We read in the gospels how when he was tired, when he was hungry, when he really wanted some rest, what did he find? Crowds all gathered. They had the sick with them, some lame, some blind. What did he do? He pleased not himself. He did not push the eager throngs away. We are told that without complaint he ministered to them. He healed their sick. He preached to them the word of life. He was the bread of life. Then he fed them. Then as the day drew to a close, very gently he parted from them. Then he went up into a mountain to pray.

Now in chapter 3 verse 2, James touches on our weak spot. There is not a brother or a sister here who can claim exemption from this weakness. He says: "In many things we offend all. If any man offend not in word, the same is a perfect man." So he says: "The tongue is a little member, and boasteth great things . . . The tongue can no man tame; it is an unruly evil, full of deadly poison." It sounds terrible, does it not? He likens it to the rudder of a great ship. The rudder is very small in relation to the great bulk of the vessel. The vessel can stand up to the storm and the thrashing of the waves and the wind but the rudder turns it, James says, just where the governor listeth' "Listeth," by the way, is another one of those Old English words. It simply means "pleaseth,"—wherever the governor pleaseth. He turns the helm, the ship turns.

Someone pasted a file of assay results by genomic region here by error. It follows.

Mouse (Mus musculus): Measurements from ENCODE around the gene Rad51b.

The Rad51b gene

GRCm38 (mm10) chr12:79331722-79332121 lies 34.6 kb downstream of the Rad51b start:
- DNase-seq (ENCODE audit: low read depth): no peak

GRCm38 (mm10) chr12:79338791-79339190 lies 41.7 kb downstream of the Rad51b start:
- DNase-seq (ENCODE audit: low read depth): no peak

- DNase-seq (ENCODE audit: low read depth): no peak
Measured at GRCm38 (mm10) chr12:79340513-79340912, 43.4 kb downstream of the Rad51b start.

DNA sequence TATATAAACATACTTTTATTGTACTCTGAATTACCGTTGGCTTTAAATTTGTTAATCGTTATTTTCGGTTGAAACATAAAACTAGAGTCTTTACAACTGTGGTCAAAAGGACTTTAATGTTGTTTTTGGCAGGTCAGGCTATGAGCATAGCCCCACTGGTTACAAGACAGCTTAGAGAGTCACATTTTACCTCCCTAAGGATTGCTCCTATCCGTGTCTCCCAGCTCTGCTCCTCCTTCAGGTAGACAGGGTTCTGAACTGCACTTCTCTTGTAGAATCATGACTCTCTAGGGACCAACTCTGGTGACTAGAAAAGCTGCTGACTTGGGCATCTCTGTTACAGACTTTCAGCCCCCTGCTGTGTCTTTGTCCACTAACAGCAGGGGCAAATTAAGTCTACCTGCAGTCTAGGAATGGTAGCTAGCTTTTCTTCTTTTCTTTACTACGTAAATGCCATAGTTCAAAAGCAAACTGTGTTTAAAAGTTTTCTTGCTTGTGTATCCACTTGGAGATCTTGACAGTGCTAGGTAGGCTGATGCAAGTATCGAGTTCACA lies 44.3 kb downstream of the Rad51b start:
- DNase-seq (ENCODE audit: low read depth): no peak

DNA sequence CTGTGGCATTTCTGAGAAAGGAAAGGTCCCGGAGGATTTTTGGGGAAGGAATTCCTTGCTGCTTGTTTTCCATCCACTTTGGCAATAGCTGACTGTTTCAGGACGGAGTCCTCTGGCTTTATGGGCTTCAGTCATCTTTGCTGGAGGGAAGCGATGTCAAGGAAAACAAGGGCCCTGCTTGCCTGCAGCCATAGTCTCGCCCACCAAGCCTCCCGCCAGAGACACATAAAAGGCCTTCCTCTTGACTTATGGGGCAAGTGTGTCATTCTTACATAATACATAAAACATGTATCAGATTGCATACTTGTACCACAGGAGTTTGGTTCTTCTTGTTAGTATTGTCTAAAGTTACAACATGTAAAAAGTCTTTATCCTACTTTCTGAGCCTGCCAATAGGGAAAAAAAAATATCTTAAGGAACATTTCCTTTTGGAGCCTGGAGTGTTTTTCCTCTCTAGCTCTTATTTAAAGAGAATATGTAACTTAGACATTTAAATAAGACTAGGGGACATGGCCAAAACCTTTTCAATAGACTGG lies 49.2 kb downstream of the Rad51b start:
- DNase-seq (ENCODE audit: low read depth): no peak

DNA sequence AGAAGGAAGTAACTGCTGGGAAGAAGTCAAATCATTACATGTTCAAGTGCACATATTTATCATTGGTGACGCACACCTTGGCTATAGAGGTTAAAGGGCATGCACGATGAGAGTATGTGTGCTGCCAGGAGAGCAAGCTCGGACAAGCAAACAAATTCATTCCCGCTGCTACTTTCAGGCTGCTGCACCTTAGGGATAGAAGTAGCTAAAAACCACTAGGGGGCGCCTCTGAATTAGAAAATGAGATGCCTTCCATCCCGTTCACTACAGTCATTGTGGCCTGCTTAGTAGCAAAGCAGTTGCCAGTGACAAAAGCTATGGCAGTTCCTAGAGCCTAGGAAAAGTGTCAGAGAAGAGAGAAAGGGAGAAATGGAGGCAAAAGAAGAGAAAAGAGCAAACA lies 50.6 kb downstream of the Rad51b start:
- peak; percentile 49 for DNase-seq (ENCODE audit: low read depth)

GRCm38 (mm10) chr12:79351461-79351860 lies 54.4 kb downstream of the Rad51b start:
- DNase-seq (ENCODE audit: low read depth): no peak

But we cannot put all the blame on the tongue itself, can we! Like the rudder which only turns the ship where the governor listeth, it is the governor who is really responsible for the turning of the ship. Similarly, the tongue does not wag by itself. There is someone directing it. Now the old man of the flesh likes to get hold of the wheel, to be up on deck and turn it where he listeth, and the result is all this evil of which James is telling us. What we have got to do is to check him, to stop him, to get hold of the wheel with the mind of the Spirit, then it makes all the difference. So the figure James uses is very apt. When the emotions are suddenly stirred then how quickly the wrong word slips off the tongue, almost before we are aware of it. How often has every one of us said something and bitterly regretted it immediately afterwards, but we cannot recall it. It has gone, slipped off the tongue beyond recall. And what damage the hasty word can do, and the angry word, aye and the sarcastic word. What harm! And what is even more prevalent still, the thoughtless word. You know how when the tongue goes chattering on and on, before we know what has happened the old man of the flesh has got hold of the wheel on the deck and he is turning the rudder the wrong way. That is why the Wise Man wrote in the Proverbs: "In the multitude of words there wanteth not sin: but he that refraineth his lips is wise."